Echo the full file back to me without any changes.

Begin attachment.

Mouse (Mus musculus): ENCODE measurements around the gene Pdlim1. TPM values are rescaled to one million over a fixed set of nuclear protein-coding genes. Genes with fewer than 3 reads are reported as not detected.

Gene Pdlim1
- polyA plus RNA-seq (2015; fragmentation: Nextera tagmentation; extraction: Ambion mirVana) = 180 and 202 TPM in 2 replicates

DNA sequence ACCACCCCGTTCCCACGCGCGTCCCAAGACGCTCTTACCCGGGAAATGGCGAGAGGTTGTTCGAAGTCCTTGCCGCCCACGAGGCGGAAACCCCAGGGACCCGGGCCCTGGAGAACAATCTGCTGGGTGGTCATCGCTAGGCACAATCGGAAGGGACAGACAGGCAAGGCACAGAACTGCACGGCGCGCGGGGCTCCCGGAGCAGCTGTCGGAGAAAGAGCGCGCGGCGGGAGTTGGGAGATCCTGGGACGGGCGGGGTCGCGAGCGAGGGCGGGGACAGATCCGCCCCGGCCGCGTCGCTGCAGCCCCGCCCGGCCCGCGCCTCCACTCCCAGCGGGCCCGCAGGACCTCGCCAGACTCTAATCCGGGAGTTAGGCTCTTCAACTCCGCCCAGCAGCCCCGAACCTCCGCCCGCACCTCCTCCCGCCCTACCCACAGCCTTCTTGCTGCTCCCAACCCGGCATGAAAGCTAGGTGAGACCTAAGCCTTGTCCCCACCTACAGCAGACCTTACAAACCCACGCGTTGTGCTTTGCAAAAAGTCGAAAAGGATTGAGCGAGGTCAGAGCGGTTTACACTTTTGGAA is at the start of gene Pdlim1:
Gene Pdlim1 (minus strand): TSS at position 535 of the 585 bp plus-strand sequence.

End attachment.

Mouse (Mus musculus): ENCODE measurements around the gene Pdlim1. TPM values are rescaled to one million over a fixed set of nuclear protein-coding genes. Genes with fewer than 3 reads are reported as not detected.

Gene Pdlim1
- polyA plus RNA-seq (2015; fragmentation: Nextera tagmentation; extraction: Ambion mirVana) = 180 and 202 TPM in 2 replicates

DNA sequence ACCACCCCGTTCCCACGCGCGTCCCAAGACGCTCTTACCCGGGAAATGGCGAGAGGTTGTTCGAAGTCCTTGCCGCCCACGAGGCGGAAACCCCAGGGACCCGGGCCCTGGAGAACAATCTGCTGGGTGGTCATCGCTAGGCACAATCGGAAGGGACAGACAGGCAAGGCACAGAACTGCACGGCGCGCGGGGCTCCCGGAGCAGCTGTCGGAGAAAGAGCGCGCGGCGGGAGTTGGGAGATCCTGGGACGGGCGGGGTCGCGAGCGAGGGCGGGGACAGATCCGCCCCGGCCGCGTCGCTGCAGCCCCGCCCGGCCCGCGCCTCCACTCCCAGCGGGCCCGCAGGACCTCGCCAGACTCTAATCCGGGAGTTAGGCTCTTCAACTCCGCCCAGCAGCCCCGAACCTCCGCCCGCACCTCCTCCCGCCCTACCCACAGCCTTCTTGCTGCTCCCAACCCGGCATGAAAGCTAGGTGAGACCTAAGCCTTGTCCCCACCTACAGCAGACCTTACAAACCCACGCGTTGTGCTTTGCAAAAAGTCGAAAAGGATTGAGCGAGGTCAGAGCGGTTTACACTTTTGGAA is at the start of gene Pdlim1:
Gene Pdlim1 (minus strand): TSS at position 535 of the 585 bp plus-strand sequence.